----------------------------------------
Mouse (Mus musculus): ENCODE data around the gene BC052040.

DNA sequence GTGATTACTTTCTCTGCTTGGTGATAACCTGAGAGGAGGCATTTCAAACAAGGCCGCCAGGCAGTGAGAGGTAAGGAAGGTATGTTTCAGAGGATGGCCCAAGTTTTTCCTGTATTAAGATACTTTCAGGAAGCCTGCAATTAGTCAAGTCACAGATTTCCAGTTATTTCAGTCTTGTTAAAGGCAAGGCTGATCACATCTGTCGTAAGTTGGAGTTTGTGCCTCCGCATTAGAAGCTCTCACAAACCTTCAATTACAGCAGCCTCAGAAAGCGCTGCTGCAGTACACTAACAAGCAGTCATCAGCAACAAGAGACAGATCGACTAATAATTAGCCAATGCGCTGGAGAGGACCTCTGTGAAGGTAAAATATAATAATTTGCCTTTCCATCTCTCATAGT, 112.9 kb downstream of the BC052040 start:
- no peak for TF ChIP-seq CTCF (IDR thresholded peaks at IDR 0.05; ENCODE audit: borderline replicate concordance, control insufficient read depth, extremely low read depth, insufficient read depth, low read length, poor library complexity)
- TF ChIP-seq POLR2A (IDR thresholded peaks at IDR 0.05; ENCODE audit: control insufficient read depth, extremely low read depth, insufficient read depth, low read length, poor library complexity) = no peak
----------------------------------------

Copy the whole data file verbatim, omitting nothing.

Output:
Mouse (Mus musculus): ENCODE data around the gene BC052040.

DNA sequence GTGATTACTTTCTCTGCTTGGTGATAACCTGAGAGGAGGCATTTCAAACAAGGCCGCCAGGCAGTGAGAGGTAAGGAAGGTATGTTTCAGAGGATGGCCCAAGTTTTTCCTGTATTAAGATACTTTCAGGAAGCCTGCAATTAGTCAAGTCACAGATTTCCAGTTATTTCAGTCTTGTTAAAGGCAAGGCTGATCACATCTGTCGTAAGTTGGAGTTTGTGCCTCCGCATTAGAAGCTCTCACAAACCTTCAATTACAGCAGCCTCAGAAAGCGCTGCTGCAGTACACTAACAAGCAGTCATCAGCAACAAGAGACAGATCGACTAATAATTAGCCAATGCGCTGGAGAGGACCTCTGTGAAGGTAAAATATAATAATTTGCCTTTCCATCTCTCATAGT, 112.9 kb downstream of the BC052040 start:
- no peak for TF ChIP-seq CTCF (IDR thresholded peaks at IDR 0.05; ENCODE audit: borderline replicate concordance, control insufficient read depth, extremely low read depth, insufficient read depth, low read length, poor library complexity)
- TF ChIP-seq POLR2A (IDR thresholded peaks at IDR 0.05; ENCODE audit: control insufficient read depth, extremely low read depth, insufficient read depth, low read length, poor library complexity) = no peak